- Launched April 2020
- Collection finished
- Prepare submission
- Dialog with recipient
We call on the European Commission (EC) and the European Central Bank (ECB) to enable the national governments to adjust their spending in response to the Corona virus crisis, so that Member States do not have to look to markets for "financing" and be burdened with repayment obligations. To that effect, we call for the following two policies:
Make the ECB's Pandemic Emergency Purchase Programme (PEPP) a permanent institution. This removes all influence of financial markets on national governments and permanently ends financial speculation on exits of single Eurozone countries.
The deficit to GDP limit specified in the Stability and Growth Pact has been lifted by the European Commission via the general escape clause. This means that the EU will not punish member nations for excessive deficits. We call for leaving this clause active until at least Member States' economies recover from the crisis to let national governments spend sufficiently in order to address their citizens' problems.
The European Central Bank has the means to create the needed Euros without limit to address the economic challenges ahead. National central banks in the Eurozone facilitate the payments for their national governments by selling government bonds to banks. With PEPP, the ECB guarantees to buy these bonds. This process creates new Euros without credit risk and without a financial burden to be “shared”. More government spending in Italy does not per se mean less government spending or higher taxes in other Eurozone countries. Additionally, due to high unemployment rates in the last decade, Italians desire to save more than other Europeans and so are less likely to spend and cause inflation; Italian government spending can therefore be correspondingly higher.
The Euro is nothing more than a tax credit - a set of legal agreements which allow money to be created with a keystroke at the ECB. It is not a tangible object which some Europeans give up so that other Europeans can use it – this incorrectly sees money as a zero-sum game and leads to austerity policies that would destroy both the Eurozone and the EU.
** We will need to share real resources, labour and knowledge in solidarity, but we should not use the concept of "financial burden".** It is important to understand that each Euro is a liability of the ECB, casually called a debt, because they are just state-guaranteed tax credits. Public debt is not a bad thing per se when recognised for what it is - the Euros spent by the governments that have not yet been used to pay taxes. When a government spends, in the first instance it doesn’t come out of citizen’s pockets. A close examination of actual monetary operations shows that all Euros used to pay taxes necessarily come first from the ECB crediting a member's account on its own books. Unlike personal or corporate debt, public debt may be a political problem, but it is not an operational problem, because the ECB is the issuer of Euros, not a user of Euros like us. Therefore, a government is always able to make payments if the central bank is willing to process that payment. This can be seen in the UK, where the Bank of England has just agreed to let the Government spend money without issuing public bonds, which is also known as "direct financing".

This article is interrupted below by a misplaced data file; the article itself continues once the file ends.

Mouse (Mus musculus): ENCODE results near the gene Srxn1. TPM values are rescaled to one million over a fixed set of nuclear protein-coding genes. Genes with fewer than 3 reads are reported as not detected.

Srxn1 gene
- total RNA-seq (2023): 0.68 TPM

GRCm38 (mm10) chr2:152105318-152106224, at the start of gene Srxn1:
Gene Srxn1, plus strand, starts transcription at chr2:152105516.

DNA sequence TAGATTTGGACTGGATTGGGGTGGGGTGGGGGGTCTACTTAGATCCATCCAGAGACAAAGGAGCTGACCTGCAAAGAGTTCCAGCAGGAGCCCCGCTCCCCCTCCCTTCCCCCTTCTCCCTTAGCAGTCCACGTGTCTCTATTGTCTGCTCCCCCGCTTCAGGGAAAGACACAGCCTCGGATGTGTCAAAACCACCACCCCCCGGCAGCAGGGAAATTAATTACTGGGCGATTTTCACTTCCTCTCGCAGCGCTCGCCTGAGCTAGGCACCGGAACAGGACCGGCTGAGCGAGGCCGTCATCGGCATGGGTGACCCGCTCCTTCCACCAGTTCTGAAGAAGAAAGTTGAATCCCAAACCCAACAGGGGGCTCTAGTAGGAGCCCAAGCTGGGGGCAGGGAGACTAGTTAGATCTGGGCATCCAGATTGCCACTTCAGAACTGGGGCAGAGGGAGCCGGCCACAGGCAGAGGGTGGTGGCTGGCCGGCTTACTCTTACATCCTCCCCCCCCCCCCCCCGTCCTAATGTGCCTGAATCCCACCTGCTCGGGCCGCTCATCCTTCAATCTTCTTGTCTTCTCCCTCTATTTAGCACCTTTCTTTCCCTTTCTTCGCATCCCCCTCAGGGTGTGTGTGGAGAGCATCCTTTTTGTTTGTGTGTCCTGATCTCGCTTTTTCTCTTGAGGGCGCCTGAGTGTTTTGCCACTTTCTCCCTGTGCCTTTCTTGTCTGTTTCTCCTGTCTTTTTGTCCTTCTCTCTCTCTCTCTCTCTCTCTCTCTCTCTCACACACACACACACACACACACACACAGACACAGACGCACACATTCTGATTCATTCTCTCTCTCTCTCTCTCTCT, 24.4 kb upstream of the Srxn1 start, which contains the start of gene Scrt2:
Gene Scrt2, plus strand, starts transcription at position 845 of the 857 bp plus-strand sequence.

The EC has also temporarily lifted the 3% public deficit to GDP limit so that Member States can mobilise all resources to address the crisis. The 3% limit is based on the Stability and Growth Pact, signed in 1997. That was more than 20 years ago and we ask how useful this limit is today. Economic stability is meaningless when millions of people are unemployed and live in poverty. The European economy has been in a slump before the Corona Virus. It is time to try a different approach.
Making PEPP permanent and lifting the deficit to GDP limit until the European economy has fully recovered will ensure that interest rates for Italy and other countries will not shoot up later and trigger a new Euro crisis, while simultaneously avoiding austerity policies that have proved unhelpful in the past. With these measures in place, all Member States can address the economic impact of COVID 19 and other challenges ahead to build a better and stronger Europe.
Read more about the Pandemic Emergency Purchase Programme: https://www.ecb.europa.eu/press/pr/date/2020/html/ecb.pr200318_1~3949d6f266.en.html
the General Escape Clause to the Stability and Growth Pact https://ec.europa.eu/commission/presscorner/detail/en/QANDA_20_500
the Bank of England's direct financing programme https://www.reuters.com/article/us-health-coronavirus-britain-boe/bank-of-england-to-finance-uk-government-if-markets-turn-sour-idUSKCN21R0PA